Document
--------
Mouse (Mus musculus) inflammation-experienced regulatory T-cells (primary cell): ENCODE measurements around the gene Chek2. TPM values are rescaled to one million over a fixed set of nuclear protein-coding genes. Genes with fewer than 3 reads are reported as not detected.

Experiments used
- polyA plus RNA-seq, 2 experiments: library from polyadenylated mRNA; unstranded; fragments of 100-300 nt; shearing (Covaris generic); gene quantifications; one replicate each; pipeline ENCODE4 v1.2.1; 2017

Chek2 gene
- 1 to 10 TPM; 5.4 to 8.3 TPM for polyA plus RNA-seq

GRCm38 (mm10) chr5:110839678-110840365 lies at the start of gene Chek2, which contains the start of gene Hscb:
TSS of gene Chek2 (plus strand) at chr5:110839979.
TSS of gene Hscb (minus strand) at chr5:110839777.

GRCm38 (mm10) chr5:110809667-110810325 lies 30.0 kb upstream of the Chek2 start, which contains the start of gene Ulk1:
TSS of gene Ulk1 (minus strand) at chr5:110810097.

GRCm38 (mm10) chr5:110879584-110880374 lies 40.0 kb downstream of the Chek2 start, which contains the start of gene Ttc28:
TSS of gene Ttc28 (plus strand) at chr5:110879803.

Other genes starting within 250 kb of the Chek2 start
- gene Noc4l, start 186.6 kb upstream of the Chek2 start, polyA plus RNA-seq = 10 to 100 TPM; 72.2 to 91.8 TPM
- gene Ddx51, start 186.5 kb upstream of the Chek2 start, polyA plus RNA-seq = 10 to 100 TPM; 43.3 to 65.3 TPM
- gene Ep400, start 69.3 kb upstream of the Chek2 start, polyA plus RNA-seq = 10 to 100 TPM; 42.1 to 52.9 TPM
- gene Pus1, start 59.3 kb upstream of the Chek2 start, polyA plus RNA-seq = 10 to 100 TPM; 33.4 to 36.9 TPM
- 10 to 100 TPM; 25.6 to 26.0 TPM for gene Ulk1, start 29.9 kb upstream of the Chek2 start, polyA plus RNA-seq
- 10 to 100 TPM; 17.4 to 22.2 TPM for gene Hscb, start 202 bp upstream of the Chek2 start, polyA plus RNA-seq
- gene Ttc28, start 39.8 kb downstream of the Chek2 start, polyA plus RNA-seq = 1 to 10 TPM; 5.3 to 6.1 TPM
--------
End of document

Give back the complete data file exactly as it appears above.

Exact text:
Mouse (Mus musculus) inflammation-experienced regulatory T-cells (primary cell): ENCODE measurements around the gene Chek2. TPM values are rescaled to one million over a fixed set of nuclear protein-coding genes. Genes with fewer than 3 reads are reported as not detected.

Experiments used
- polyA plus RNA-seq, 2 experiments: library from polyadenylated mRNA; unstranded; fragments of 100-300 nt; shearing (Covaris generic); gene quantifications; one replicate each; pipeline ENCODE4 v1.2.1; 2017

Chek2 gene
- 1 to 10 TPM; 5.4 to 8.3 TPM for polyA plus RNA-seq

GRCm38 (mm10) chr5:110839678-110840365 lies at the start of gene Chek2, which contains the start of gene Hscb:
TSS of gene Chek2 (plus strand) at chr5:110839979.
TSS of gene Hscb (minus strand) at chr5:110839777.

GRCm38 (mm10) chr5:110809667-110810325 lies 30.0 kb upstream of the Chek2 start, which contains the start of gene Ulk1:
TSS of gene Ulk1 (minus strand) at chr5:110810097.

GRCm38 (mm10) chr5:110879584-110880374 lies 40.0 kb downstream of the Chek2 start, which contains the start of gene Ttc28:
TSS of gene Ttc28 (plus strand) at chr5:110879803.

Other genes starting within 250 kb of the Chek2 start
- gene Noc4l, start 186.6 kb upstream of the Chek2 start, polyA plus RNA-seq = 10 to 100 TPM; 72.2 to 91.8 TPM
- gene Ddx51, start 186.5 kb upstream of the Chek2 start, polyA plus RNA-seq = 10 to 100 TPM; 43.3 to 65.3 TPM
- gene Ep400, start 69.3 kb upstream of the Chek2 start, polyA plus RNA-seq = 10 to 100 TPM; 42.1 to 52.9 TPM
- gene Pus1, start 59.3 kb upstream of the Chek2 start, polyA plus RNA-seq = 10 to 100 TPM; 33.4 to 36.9 TPM
- 10 to 100 TPM; 25.6 to 26.0 TPM for gene Ulk1, start 29.9 kb upstream of the Chek2 start, polyA plus RNA-seq
- 10 to 100 TPM; 17.4 to 22.2 TPM for gene Hscb, start 202 bp upstream of the Chek2 start, polyA plus RNA-seq
- gene Ttc28, start 39.8 kb downstream of the Chek2 start, polyA plus RNA-seq = 1 to 10 TPM; 5.3 to 6.1 TPM